Their sophisticated simplicity is more than evident on their latest album, “Yes.” Tennant said that, unlike on their last album, neither he nor Lowe had a particular theme in mind when they set out writing and recording it.

“For the last album, ‘Fundamental,’ we had kind of a manifest about the kind of things we wanted to say about the way the world is going,” he said. “This album, we just wanted to write pop songs. You can look at it afterward and see there are subconscious things about money and fame and celebrity, but there was no overall idea at the beginning. We sequenced the album so the first half was almost like a greatest-hits record: You’ve got these very tuneful songs one after the other in different styles. The rest of the album is more experimental pop. The thing we did try to do with this album was experiment with pop songs with chord changes and structure in particular. I feel very proud of this album. It’s something quite complicated that sounds very simple.”

Some of the songs on the new album might be about fame and celebrity, but Tennant said those are two things neither he nor Lowe are concerned about or pursue as individuals.

“We don’t really operate as stars because we are not physically or mentally those kind of people,” he said. “We’re a brand, kind of like ABBA was in a way. It’s more about records. Chris keeps a very low profile. He’s always worn a cap and glasses so when he goes out people don’t recognize him. I get recognized more because I’m the face of the Pet Shop Boys.”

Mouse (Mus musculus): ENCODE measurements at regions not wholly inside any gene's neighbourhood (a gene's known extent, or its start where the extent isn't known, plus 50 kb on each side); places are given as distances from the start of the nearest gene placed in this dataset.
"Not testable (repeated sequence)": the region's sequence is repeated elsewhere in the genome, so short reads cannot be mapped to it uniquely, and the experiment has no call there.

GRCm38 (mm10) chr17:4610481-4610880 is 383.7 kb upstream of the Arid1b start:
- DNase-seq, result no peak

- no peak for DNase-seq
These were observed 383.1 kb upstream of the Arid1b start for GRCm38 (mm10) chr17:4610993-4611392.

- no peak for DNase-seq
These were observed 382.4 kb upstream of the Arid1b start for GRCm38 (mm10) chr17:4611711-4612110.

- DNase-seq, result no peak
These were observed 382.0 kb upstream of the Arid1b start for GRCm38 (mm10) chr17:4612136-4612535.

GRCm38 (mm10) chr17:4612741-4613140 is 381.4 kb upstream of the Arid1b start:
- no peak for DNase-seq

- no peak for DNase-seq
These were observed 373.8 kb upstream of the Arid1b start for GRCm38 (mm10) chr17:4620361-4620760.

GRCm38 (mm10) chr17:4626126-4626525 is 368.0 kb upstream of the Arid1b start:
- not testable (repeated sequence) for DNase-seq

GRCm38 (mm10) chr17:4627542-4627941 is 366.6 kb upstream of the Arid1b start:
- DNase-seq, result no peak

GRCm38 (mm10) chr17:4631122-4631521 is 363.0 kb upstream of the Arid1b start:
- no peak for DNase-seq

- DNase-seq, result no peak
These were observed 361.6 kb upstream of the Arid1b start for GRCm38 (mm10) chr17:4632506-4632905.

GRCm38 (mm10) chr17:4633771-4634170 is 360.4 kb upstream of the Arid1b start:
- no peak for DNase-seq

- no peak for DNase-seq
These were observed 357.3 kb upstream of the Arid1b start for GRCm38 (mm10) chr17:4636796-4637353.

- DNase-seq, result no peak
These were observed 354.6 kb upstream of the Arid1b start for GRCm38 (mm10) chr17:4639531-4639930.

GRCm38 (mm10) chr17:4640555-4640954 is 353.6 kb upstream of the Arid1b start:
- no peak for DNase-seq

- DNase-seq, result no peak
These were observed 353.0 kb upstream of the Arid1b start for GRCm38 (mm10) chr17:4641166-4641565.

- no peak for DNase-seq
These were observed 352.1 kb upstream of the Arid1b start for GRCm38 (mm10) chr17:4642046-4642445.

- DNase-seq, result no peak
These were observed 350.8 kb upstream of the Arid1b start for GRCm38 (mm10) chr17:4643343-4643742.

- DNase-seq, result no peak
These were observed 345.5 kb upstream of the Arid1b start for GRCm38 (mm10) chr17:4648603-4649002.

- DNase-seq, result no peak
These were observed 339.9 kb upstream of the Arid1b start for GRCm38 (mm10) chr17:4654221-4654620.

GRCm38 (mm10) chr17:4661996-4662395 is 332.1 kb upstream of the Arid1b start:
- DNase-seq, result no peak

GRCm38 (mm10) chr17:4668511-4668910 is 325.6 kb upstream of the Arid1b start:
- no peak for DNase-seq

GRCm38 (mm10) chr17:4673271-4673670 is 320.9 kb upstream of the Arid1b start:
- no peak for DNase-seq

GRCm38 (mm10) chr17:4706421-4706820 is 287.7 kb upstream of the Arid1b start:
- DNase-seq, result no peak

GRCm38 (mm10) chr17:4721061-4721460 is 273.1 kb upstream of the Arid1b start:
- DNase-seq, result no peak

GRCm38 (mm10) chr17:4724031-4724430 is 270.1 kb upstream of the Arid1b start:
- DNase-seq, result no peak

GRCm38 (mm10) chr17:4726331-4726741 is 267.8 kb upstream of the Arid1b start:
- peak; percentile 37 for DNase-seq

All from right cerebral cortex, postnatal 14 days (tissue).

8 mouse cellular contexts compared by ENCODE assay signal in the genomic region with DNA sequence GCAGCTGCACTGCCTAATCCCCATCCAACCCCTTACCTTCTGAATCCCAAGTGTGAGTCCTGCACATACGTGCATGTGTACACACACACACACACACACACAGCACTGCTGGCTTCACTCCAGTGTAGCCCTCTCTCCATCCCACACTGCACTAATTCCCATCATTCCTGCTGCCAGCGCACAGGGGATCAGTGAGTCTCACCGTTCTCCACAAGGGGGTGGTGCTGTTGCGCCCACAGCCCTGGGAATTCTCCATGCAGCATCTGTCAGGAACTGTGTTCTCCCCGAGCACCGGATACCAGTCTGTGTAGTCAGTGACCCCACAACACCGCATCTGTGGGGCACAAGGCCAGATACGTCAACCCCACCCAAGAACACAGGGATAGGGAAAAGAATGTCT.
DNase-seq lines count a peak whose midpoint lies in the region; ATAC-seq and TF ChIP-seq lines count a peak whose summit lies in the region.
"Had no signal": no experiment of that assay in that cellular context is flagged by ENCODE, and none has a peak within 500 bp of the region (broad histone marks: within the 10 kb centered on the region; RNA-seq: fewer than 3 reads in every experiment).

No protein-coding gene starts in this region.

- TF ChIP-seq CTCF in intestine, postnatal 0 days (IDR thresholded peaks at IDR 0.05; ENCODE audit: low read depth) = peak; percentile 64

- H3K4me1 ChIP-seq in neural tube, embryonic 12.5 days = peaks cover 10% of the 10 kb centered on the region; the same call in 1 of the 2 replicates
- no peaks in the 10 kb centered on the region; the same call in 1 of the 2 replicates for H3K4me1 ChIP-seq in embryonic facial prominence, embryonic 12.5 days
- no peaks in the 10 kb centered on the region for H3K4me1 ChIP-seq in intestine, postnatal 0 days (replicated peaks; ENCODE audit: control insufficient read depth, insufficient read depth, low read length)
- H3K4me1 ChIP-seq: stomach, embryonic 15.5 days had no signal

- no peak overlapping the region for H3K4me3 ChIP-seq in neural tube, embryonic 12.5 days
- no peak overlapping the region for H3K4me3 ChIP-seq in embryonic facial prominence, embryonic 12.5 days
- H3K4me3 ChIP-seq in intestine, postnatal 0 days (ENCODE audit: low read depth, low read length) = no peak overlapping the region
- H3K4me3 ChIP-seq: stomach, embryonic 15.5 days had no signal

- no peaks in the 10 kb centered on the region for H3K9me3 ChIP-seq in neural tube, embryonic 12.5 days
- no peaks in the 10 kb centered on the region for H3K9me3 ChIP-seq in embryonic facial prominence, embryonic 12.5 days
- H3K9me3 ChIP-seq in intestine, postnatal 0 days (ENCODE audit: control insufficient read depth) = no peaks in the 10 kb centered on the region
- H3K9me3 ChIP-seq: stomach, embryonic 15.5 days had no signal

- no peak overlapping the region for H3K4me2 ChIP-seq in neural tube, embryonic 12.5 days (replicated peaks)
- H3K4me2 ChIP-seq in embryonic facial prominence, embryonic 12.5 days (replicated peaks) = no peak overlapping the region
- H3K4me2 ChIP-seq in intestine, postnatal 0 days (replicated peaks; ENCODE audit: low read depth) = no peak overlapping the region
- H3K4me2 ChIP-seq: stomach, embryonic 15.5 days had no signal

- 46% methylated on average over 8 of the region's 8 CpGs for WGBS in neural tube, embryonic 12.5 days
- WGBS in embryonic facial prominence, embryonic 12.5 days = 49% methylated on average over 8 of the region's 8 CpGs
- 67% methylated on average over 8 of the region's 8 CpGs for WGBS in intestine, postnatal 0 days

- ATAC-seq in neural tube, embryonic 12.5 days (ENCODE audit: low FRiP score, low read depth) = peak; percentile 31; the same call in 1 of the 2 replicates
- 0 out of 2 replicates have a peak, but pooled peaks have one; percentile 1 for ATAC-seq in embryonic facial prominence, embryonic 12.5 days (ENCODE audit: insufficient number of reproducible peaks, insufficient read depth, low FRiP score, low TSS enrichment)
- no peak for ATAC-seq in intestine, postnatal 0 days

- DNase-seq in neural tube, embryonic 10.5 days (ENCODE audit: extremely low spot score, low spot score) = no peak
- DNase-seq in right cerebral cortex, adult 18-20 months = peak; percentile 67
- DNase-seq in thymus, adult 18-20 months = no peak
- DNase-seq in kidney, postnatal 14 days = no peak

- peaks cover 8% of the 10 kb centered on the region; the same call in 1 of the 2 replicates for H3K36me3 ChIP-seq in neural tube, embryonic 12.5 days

Speaking of their roles within the group, Tennant said their working relationship in regard to songwriting hasn’t changed much over their more-than 25 years together.

“We established early on a way of working, which is we go into the studio and we say to each other, ‘Have you got anything?’ There’s more of a Chris influence on the music because when we were making the album, I was learning to drive. We wrote the songs in my house in North England. So in the morning, I’d have a driving lesson for two hours and Chris would sit in the studio and write stuff. Then I’d come in and sing on it.”

What has changed over the years is the influence of synthpop and electronic music on popular music as a whole. For the better part of the 1980s and ’90s, electronic music was on one side of an imaginary line and rock, hip-hop and R&B seldom crossed that line. Today, many top rock and hip-hop musicians constantly employ the sounds and technology associated with electronic music.

The widespread influence of electronic music came as no surprise to Tennant, who said that innovations have always driven new music.

“The way music has developed is through technology,” he said. “It’s the way it has always developed. Jazz music was invented because someone invented the saxophone. Rock music was invented because someone invented the electric guitar. So when someone invented the synthesizer and then the sampler, everyone was going to use them. Rock bands use quite frequently as much electronics on stage as a pop band or an electronic band. Electronic-music technology advanced so much in the last 30 years in such an amazing way that it has transformed music.”